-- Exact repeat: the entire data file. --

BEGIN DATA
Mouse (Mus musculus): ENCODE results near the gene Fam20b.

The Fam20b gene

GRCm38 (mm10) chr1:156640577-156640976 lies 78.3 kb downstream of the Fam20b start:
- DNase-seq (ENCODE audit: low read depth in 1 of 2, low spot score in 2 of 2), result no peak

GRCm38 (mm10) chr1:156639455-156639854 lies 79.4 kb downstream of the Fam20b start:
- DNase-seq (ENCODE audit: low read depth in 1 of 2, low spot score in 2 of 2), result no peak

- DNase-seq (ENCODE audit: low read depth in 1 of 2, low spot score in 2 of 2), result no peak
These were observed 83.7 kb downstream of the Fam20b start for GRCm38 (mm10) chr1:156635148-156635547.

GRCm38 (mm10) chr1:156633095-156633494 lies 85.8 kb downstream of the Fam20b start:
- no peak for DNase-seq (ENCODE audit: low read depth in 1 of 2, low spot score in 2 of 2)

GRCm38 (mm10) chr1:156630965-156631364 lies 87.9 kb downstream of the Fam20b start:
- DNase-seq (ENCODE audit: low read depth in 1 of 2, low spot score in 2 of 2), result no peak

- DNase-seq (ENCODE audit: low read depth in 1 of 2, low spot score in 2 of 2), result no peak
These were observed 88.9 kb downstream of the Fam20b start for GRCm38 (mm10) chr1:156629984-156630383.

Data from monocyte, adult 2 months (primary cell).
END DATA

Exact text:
Mouse (Mus musculus): ENCODE results near the gene Fam20b.

The Fam20b gene

GRCm38 (mm10) chr1:156640577-156640976 lies 78.3 kb downstream of the Fam20b start:
- DNase-seq (ENCODE audit: low read depth in 1 of 2, low spot score in 2 of 2), result no peak

GRCm38 (mm10) chr1:156639455-156639854 lies 79.4 kb downstream of the Fam20b start:
- DNase-seq (ENCODE audit: low read depth in 1 of 2, low spot score in 2 of 2), result no peak

- DNase-seq (ENCODE audit: low read depth in 1 of 2, low spot score in 2 of 2), result no peak
These were observed 83.7 kb downstream of the Fam20b start for GRCm38 (mm10) chr1:156635148-156635547.

GRCm38 (mm10) chr1:156633095-156633494 lies 85.8 kb downstream of the Fam20b start:
- no peak for DNase-seq (ENCODE audit: low read depth in 1 of 2, low spot score in 2 of 2)

GRCm38 (mm10) chr1:156630965-156631364 lies 87.9 kb downstream of the Fam20b start:
- DNase-seq (ENCODE audit: low read depth in 1 of 2, low spot score in 2 of 2), result no peak

- DNase-seq (ENCODE audit: low read depth in 1 of 2, low spot score in 2 of 2), result no peak
These were observed 88.9 kb downstream of the Fam20b start for GRCm38 (mm10) chr1:156629984-156630383.

Data from monocyte, adult 2 months (primary cell).